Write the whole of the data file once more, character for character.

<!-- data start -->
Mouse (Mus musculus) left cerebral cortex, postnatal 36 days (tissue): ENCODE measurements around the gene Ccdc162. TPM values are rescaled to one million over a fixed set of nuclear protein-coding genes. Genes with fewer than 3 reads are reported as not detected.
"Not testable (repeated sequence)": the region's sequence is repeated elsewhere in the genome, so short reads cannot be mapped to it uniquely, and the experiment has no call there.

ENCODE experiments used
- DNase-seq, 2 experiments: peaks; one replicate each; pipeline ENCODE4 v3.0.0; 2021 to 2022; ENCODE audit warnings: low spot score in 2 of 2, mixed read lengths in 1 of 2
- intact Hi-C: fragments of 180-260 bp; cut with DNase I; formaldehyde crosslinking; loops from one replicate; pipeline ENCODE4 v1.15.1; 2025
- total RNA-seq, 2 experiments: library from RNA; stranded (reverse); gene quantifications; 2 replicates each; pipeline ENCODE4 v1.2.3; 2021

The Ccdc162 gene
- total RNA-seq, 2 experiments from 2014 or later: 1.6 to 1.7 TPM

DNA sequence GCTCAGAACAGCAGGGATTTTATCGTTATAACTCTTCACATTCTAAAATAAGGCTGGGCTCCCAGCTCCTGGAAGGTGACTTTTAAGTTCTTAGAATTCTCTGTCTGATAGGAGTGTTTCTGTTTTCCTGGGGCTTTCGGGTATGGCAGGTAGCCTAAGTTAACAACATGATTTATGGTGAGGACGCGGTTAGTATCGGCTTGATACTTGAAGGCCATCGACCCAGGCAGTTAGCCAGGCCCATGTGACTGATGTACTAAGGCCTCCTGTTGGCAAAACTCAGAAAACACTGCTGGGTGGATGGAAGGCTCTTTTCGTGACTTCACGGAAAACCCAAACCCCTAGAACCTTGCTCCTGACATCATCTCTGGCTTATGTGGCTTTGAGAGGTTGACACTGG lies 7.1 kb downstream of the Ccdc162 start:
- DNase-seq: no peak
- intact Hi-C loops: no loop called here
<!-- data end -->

Mouse (Mus musculus) left cerebral cortex, postnatal 36 days (tissue): ENCODE measurements around the gene Ccdc162. TPM values are rescaled to one million over a fixed set of nuclear protein-coding genes. Genes with fewer than 3 reads are reported as not detected.
"Not testable (repeated sequence)": the region's sequence is repeated elsewhere in the genome, so short reads cannot be mapped to it uniquely, and the experiment has no call there.

ENCODE experiments used
- DNase-seq, 2 experiments: peaks; one replicate each; pipeline ENCODE4 v3.0.0; 2021 to 2022; ENCODE audit warnings: low spot score in 2 of 2, mixed read lengths in 1 of 2
- intact Hi-C: fragments of 180-260 bp; cut with DNase I; formaldehyde crosslinking; loops from one replicate; pipeline ENCODE4 v1.15.1; 2025
- total RNA-seq, 2 experiments: library from RNA; stranded (reverse); gene quantifications; 2 replicates each; pipeline ENCODE4 v1.2.3; 2021

The Ccdc162 gene
- total RNA-seq, 2 experiments from 2014 or later: 1.6 to 1.7 TPM

DNA sequence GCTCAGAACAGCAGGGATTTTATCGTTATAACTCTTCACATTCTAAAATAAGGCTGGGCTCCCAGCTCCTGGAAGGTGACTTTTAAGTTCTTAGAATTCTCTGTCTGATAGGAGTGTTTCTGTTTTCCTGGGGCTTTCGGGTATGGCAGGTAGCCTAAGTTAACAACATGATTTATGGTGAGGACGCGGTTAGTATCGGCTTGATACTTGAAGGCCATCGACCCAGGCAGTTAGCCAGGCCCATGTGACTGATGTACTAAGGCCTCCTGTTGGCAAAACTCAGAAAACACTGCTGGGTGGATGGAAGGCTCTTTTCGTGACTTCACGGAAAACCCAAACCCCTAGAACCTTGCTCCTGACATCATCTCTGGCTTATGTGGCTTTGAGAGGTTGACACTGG lies 7.1 kb downstream of the Ccdc162 start:
- DNase-seq: no peak
- intact Hi-C loops: no loop called here